The provision of a compatible limited amount of aid was introduced in the temporary framework as an extraordinary measure to provide Member States with an additional instrument during the time when the financial and economic crisis hit hardest even if it was not targeted to any particular objective. It is important to indicate that this measure falls within the scope of Article 107(1) TFEU since it exceeds the threshold of EUR 200000 per company indicated in the Commission Regulation (EC) No 1998/2006 of 15 December 2006 on the application of Articles 87 and 88 of the Treaty to de minimis aid  (the de minimis Regulation).
In the entire period of application of the temporary framework, this measure has been used by most Member States (23 schemes in 23 Member States). However, only a very small percentage of the funds allocated by the Member States and approved by the Commission under this measure have been actually paid out (around 7 %). Furthermore, the bulk of aid disbursed under this measure is concentrated in one Member State, Germany (over 78 % of the funds granted), while Member States like Italy or the United Kingdom have respectively spent 8 % and 1,1 % of the total expenditure on this measure .
It follows, therefore, that, if this measure might have been useful as a short-term instrument when the uncertainty of the economic outlook was at the highest, it has also given rise to disparities in the internal market. The Commission therefore believes that, in the context of a phasing-out strategy, we should return to State aid measures which are less distortive and more growth-oriented, in particular by requesting a counterpart from the beneficiaries which aims at a particular common interest objective. Hence, the Commission considers that the compatible limited amount of aid measure should not be continued after 31 December 2010. This will be without prejudice to applications made before the end of that year on the basis of schemes approved by the Commission, which still need to be processed after that date.
The temporary adaptations of the Community guidelines on state aid to promote risk capital investments in small and medium-sized enterprises  (the Risk Capital Guidelines) gave a positive signal to Member States and market participants. Data suggest that the financial and economic crisis has left an impact on venture capital markets and that the upper boundary of the SME equity gap has grown. The Commission therefore considers that the increased maximum permitted tranches of finance per SME over a period of twelve months can be applied also outside the context of the financial and economic crisis. The Commission will amend accordingly the Risk Capital Guidelines based on Article 107(3)(c) TFEU.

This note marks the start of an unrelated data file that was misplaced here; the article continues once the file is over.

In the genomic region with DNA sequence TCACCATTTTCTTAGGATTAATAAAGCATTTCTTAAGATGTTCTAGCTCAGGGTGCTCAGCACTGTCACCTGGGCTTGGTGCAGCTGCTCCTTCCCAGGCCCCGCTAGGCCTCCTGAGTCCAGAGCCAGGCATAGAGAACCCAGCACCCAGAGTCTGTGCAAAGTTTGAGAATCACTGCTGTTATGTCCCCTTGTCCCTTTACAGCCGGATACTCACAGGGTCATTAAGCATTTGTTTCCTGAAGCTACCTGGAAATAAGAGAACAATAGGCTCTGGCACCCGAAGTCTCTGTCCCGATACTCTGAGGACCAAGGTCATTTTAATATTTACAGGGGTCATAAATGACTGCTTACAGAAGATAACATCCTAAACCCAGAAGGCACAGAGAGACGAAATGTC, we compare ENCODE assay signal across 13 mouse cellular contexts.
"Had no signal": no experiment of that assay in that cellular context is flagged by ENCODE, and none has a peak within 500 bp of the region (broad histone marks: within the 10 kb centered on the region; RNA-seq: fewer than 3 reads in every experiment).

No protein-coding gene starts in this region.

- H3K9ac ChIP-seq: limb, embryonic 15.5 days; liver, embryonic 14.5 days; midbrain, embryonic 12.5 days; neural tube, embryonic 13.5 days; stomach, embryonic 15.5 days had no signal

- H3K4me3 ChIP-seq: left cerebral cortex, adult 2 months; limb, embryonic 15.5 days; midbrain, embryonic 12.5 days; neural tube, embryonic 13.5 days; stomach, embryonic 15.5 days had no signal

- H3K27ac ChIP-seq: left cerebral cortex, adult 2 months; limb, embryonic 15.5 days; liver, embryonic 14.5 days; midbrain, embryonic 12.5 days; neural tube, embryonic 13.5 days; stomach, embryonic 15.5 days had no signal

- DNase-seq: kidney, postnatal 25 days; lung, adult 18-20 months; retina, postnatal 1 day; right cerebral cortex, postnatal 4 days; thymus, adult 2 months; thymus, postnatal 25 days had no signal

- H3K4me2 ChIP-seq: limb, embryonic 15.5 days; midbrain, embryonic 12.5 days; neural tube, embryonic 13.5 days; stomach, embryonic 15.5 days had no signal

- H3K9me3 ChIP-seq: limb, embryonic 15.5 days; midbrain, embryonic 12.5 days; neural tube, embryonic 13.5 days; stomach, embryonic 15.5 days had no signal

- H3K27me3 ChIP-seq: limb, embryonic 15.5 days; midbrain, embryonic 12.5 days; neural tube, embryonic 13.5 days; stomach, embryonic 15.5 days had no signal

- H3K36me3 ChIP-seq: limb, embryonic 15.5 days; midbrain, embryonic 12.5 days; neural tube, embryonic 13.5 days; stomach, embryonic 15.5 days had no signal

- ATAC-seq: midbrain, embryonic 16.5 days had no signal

Finally, concerning access to trade financing instruments, it appears from the data available and the information submitted by the Member States, that market conditions have been slowly improving; nevertheless, companies still find it difficult to find coverage from private insurers in many sectors and many Member States. Consequently, the procedural simplification introduced by the temporary framework on the Communication on short-term export credit insurance  is still justified during 2011.
As certain measures set out in the temporary framework have already been amended and now need to be further amended to suit the current economic situation, in the interests of clarity, it is appropriate to replace the existing temporary framework by this Communication.
2. Applicability of Article 107(3)(b)
2.1. General principles